Source: Lawsuit: Formosa's Negligence Caused Propylene Blast and The Texas Tribune

The Formosa Point Comfort Facility is owned by Formosa Plastics Corporation, which is headquarterd in Taiwan. Companies responsible for industrial pollution are often located far from the damage they inflict on communities.

The locations seen here represent the top 10 parent companies who own at least 90 facilities who report to the TRI.

Select a company from the dropdown to explore parent company headquarters in relation to the facilities they own.

We just learned about the Toxics Release Inventory, and explored facilities and the toxic chemicals they release into our air, water, and land. Next we will wrap up this story by visiting West Virginia, where a chemical release in 1985 first helped fuel public outcry for the establishment of the TRI program.


We end in the Kanawha River Valley of West Virginia, or “Chemical Valley” as it known to some. This area has long been a site of mining and chemical production, and the 1985 chemical release that led to the establishment of the TRI was just one of many disasters that have occurred here over the years.

The latest disaster to occur here took place in 2014, when approximately 5,000 gallons of crude 4-Methylcyclohexanemethanol (MCHM) spilled into the Elk River, a tributary of the Kanawha River. MCHM is used as cleansing agent to remove impurities from coal that contribute to pollution during combustion. The spill originated from a storage tank at Freedom Industries, a chemical storage facility that does not qualify for TRI reporting.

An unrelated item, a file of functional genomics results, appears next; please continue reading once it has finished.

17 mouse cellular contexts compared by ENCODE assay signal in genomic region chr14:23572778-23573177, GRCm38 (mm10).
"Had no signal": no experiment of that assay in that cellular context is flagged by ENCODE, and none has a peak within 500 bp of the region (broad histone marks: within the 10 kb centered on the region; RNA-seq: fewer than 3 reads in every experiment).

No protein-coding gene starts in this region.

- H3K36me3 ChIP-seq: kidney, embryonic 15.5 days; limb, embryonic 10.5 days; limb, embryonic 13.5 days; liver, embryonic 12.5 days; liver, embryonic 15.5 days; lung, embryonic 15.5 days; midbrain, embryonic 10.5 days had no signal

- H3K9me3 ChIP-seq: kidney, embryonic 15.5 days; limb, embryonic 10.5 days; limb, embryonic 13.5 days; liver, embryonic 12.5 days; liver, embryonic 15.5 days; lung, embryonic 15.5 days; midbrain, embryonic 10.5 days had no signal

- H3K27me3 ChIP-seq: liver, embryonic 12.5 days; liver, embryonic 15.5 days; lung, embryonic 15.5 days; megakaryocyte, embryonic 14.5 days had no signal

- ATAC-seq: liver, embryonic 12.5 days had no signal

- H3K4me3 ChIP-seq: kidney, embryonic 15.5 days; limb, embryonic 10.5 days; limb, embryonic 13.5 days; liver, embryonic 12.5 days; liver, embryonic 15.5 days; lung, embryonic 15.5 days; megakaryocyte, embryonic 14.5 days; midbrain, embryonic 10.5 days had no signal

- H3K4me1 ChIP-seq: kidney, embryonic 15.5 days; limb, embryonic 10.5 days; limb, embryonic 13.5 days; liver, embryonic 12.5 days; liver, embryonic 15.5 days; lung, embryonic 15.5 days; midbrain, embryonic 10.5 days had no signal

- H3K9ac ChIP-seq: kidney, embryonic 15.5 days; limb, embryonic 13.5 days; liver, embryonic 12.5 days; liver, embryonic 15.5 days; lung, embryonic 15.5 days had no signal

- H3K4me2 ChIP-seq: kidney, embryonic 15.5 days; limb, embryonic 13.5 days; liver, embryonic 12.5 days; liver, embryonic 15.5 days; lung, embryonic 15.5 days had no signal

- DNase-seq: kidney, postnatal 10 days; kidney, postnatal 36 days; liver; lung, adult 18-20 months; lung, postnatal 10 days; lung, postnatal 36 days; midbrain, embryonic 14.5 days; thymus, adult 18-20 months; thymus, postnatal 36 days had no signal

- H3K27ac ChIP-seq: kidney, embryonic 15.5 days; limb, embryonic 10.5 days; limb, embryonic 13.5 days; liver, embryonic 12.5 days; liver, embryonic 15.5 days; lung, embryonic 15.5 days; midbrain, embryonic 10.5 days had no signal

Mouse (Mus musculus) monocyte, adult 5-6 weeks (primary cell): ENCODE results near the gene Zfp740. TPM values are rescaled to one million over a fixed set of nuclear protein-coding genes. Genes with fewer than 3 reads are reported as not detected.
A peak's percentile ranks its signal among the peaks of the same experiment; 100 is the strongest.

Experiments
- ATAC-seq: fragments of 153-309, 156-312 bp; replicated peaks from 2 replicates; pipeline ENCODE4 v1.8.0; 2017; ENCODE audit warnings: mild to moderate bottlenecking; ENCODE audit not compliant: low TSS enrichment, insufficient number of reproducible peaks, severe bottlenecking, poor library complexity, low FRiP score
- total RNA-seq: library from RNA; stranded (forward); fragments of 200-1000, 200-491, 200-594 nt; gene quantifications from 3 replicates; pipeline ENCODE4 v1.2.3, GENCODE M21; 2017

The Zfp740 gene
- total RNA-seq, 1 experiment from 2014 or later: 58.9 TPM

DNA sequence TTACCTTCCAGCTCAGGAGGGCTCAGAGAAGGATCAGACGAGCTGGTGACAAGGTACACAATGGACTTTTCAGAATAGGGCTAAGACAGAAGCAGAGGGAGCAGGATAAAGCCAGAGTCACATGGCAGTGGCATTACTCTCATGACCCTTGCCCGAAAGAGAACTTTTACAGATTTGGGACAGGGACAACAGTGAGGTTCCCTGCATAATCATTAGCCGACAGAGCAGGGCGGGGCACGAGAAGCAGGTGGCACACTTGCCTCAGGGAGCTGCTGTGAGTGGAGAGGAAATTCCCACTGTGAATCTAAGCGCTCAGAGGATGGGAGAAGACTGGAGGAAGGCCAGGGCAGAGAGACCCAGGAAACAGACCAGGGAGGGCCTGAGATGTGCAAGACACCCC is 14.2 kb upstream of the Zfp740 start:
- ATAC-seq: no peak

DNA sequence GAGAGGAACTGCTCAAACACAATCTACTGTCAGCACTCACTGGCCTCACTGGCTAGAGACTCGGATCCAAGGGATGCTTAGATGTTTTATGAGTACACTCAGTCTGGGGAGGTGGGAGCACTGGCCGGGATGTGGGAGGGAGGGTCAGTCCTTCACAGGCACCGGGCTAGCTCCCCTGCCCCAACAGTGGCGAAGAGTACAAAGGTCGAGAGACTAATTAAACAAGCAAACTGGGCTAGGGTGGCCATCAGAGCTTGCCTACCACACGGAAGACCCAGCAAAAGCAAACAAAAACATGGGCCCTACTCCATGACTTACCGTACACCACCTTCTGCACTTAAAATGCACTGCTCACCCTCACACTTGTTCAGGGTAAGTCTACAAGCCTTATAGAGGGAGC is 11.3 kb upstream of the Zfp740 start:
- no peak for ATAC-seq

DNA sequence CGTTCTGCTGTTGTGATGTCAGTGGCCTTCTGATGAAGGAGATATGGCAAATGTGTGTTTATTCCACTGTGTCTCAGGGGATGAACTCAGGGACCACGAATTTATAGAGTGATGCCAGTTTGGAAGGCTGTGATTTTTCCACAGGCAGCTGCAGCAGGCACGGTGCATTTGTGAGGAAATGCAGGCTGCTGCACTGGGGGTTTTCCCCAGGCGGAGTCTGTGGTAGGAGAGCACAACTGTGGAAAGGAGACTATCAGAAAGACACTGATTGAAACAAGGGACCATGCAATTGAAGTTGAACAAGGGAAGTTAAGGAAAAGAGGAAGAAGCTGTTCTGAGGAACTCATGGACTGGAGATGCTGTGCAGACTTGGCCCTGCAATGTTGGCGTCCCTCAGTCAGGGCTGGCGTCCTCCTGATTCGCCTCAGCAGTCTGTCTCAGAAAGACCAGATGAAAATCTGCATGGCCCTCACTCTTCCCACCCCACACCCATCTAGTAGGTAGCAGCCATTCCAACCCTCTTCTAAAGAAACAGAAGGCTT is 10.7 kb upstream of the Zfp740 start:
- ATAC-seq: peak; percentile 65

This facility did not qualify for TRI reporting because it did not technically produce or release any chemicals, it only stored them.

Source: West Virginia chemical spill shines spotlight on loose regulation

The spill occurred upstream from the primary West Virginia American Water intake center, leaving 300,000 residents in nine counties without water for several days. The National Guard was called in to help distribute water as water bottles quickly disappeared from store shelves, schools and businesses shut down, and hospitals struggled.

The TRI tracks releases of chemicals into the environment, but how was a 46,000 gallon chemical storage tank sitting 1.5-miles up upstream from a water intake center overlooked? This incident emphasizes not only the importance of tracking chemicals being released into the environment, but also exposes flaws in the regulatory system and reminds us of our vulnerability to disasters such as these.

The same rivers we depend on for clean drinking water also tend to be ideal locations for many of these industries producing and releasing toxic chemicals. Facilities seen here are located with one-mile of a river.

The Superfund case studies showed us the lasting and widespread damage industrial pollution can cause when left unchecked. And while the TRI does track toxic chemical releases, it cannot always protect communities or the environment, especially if regulatory laws are not enforced. Industrial pollution is an issue that affects everyone, and we must continue to advocate for the health of our communities and our environment.

More resources:

Map authored by Eileen Grady